Tests for Lung Patients
Lung transplant candidates undergo a battery of tests including:
- Arterial blood gases
- Blood testing
- Computerized tomography (CT)
- Pulmonary function tests
- Radiographic studies
- Ventilation perfusion scan
Arterial Blood Gases (ABG)
An arterial blood gas measures the amount of oxygen that your blood is able to carry to your body tissues. This is performed by placing a needle into an artery in your wrist. This procedure takes about five minutes and there are no dietary limitations.
Blood samples are required for both routine and specialized testing. Specimens are sent for blood chemistries including potassium, sodium, cholesterol, triglycerides, liver function tests and other electrolytes. A complete blood count is obtained to determine whether you have an infection or anemia. Blood levels are obtained for information on whether you have been infected with a variety of diseases, including herpes simplex, HIV and other viruses. This test entails the pain of a needle stick and takes 15 minutes to complete. You should not eat before this study.
Computerized Tomography (CT Scan)
A chest CT is a picture taken of horizontal slices of your chest and the computer projection of these pictures. The chest CT provides detailed images of the structure of your chest. These images are compared to your chest X-ray. Chest CT assists with detection of problems of the chest not easily found on chest X-ray. Occasionally, the use of an injected contrast material is required. This test entails the pain of a needle stick and takes 60 minutes to complete. You should not eat before this study.
An echocardiogram is an ultrasound study that evaluates the impact of lung disease on the mechanics of your heart. It examines the chambers, valves, aorta and the wall motion of your heart. This testing also can provide information concerning the pressure in the pulmonary arteries. This test is painless and takes 30 minutes to complete. There are no dietary restrictions for this study.
An electrocardiogram is a painless 10-minute procedure, which is performed by placing six electrodes on your chest and one electrode on each of your four limbs. A recording of the electrical activity of your heart is obtained which provides information about the rate and rhythm of your heart. This test requires 15 minutes to complete and there is no dietary limitation.
Pulmonary Function Tests (PFTs)
Pulmonary function tests measure lung volume and the rate of airflow through your lungs. These are painless tests that take 30 minutes to complete. There are no dietary limitations. This test is useful in diagnosing symptoms, determining the potential efficacy of therapy, suggesting the severity of a lung disease and following the course of a lung illness and its response to therapy.
There are three parts to a complete PFT. Most basic is the spirogram. In this test, the patient blows into the testing apparatus as rapidly and as hard as possible for as long as possible. Two good trials are required for an accurate test. This test measures airflow and may detect the presence and severity of such obstructive airways diseases as asthma. If the spirogram is abnormal, a bronchodilator medication usually is given and the spirogram is repeated. Any improvement after inhaling the bronchodilator agent suggests the patient may benefit from ongoing medication.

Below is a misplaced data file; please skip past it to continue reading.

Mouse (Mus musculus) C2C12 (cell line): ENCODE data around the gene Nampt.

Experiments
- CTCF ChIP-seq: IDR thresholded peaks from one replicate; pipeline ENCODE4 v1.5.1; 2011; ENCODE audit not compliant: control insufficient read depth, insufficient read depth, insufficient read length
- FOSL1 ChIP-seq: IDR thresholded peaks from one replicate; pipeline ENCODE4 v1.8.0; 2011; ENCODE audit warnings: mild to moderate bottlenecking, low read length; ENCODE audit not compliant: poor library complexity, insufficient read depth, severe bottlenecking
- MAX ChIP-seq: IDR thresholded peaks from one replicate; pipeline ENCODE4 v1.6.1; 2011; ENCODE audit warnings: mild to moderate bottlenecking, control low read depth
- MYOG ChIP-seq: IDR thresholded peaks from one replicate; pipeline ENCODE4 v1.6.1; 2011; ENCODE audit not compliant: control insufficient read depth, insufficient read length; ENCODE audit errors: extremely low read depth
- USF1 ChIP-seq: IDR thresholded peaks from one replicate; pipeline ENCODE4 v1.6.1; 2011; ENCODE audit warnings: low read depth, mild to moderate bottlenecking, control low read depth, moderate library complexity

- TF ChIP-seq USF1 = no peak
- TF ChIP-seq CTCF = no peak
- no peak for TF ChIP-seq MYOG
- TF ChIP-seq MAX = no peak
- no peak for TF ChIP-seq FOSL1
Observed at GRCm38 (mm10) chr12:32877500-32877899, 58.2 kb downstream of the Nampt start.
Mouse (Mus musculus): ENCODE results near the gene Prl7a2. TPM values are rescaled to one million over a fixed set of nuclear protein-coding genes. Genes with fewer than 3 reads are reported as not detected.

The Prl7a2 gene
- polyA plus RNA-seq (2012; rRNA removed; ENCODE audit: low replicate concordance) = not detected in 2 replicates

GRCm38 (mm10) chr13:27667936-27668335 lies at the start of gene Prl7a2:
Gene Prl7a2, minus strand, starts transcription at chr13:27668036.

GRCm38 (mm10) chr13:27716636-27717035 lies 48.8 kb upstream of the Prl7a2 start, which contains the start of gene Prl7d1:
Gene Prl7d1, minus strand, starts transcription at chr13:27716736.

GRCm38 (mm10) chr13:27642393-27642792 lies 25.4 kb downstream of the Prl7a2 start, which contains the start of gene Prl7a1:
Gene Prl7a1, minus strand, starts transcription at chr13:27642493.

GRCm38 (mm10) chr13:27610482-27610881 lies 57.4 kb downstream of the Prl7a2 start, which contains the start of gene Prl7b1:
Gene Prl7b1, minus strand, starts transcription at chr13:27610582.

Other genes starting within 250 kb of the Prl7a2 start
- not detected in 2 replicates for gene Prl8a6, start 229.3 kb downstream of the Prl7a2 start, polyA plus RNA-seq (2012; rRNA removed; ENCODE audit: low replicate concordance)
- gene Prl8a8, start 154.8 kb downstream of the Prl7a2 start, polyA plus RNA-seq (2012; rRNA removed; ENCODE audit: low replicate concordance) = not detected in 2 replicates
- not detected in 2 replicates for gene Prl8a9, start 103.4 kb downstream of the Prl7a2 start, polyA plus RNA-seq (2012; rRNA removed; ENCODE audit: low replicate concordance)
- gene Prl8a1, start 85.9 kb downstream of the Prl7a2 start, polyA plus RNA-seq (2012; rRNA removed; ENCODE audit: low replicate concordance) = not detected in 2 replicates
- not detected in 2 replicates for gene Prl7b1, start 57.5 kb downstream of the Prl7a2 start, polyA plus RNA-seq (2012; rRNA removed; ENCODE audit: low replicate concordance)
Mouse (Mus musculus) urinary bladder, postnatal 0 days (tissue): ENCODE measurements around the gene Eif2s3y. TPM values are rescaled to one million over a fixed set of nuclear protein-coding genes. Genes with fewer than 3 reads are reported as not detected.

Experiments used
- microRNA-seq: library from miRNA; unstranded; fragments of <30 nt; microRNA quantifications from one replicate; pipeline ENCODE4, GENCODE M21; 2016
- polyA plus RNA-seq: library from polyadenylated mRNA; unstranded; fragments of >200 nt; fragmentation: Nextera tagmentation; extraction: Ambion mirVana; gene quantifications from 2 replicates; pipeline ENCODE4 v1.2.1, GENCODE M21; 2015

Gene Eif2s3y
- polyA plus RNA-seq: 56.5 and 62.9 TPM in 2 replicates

Lung volume determinations are the second component. This is not a forced maneuver. The patient breathes a special gas mixture with a normal respiratory effort for about three minutes and then slowly exhales. By using mathematical calculations, it is possible to determine not only the volume of gas in the lung, but also to subdivide the total volume of gas in the lung into clinically useful compartments. If there is less then the normal amount of gas in the lung, a restrictive disease such as idiopathic pulmonary fibrosis may be suggested.
The diffusion capacity is the third part. In this test, the patient exhales fully, then breathes in another special mixture of gas. A component of this gas mixture rapidly diffuses from the airway into the blood. When the patient exhales after about 10 seconds of breath holding, the expired breath is collected in an airtight bag and analyzed. The results of the diffusion capacity test relate to the body's ability to extract oxygen from the lungs. It is the most difficult of the PFTs to interpret accurately but a low diffusion capacity often signals advanced disease in patients with emphysema or idiopathic pulmonary fibrosis.
Radiographic Studies (X-rays)
A radiographic study requires the use of X-rays. The most common is the chest X-ray. A chest X-ray (CXR) is a painless, three-minute procedure, which takes an internal picture of your chest including the lungs, ribs, heart and the contours of the great vessels of your chest. A chest X-ray can aid in diagnosing infection, collapsed lung, hyperinflation or tumors. This is a painless test that takes 30 minutes to complete and there are no dietary limitations.
Ventilation Perfusion Scan (Lung Scan, V/Q Scan)
A ventilation perfusion scan is a test that compares right and left lung function. You will be injected with a small amount of radioactive material and then asked to inhale (through a mask) a radioactive gas that is distributed throughout your lungs. The gas is exhaled normally. We expect your left lung to have a little bit less perfusion and less ventilation than the right lung because the left lung is smaller. This test entails the pain of a needle stick and takes 60 minutes to complete. You should not eat before this study.
UCSF Health medical specialists have reviewed this information. It is for educational purposes only and is not intended to replace the advice of your doctor or other health care provider. We encourage you to discuss any questions or concerns you may have with your provider.